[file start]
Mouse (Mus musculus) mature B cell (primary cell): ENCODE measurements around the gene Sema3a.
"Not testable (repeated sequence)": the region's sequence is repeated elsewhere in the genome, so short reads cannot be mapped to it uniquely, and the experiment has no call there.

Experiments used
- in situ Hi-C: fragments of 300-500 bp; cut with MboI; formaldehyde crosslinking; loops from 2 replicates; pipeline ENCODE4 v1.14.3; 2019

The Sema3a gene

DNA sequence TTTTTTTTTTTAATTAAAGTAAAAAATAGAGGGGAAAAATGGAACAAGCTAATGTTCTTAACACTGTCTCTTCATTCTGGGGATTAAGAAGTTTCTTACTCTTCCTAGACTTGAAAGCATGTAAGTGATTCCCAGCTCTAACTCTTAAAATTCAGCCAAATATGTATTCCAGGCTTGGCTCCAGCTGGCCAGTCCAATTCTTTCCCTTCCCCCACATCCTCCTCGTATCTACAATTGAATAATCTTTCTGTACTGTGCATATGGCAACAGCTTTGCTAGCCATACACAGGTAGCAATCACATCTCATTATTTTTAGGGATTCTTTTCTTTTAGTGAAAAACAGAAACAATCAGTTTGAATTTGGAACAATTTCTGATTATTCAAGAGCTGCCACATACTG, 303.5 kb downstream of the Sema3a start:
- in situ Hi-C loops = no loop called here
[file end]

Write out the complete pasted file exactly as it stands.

Mouse (Mus musculus) mature B cell (primary cell): ENCODE measurements around the gene Sema3a.
"Not testable (repeated sequence)": the region's sequence is repeated elsewhere in the genome, so short reads cannot be mapped to it uniquely, and the experiment has no call there.

Experiments used
- in situ Hi-C: fragments of 300-500 bp; cut with MboI; formaldehyde crosslinking; loops from 2 replicates; pipeline ENCODE4 v1.14.3; 2019

The Sema3a gene

DNA sequence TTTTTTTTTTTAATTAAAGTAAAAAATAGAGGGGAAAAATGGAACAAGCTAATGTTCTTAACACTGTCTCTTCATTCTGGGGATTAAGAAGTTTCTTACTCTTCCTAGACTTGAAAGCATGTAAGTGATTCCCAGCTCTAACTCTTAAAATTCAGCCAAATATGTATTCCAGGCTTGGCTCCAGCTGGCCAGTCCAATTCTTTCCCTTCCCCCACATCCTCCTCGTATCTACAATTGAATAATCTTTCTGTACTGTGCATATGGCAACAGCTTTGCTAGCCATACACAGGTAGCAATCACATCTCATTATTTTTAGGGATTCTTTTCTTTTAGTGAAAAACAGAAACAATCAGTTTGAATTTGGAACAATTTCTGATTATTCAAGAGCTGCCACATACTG, 303.5 kb downstream of the Sema3a start:
- in situ Hi-C loops = no loop called here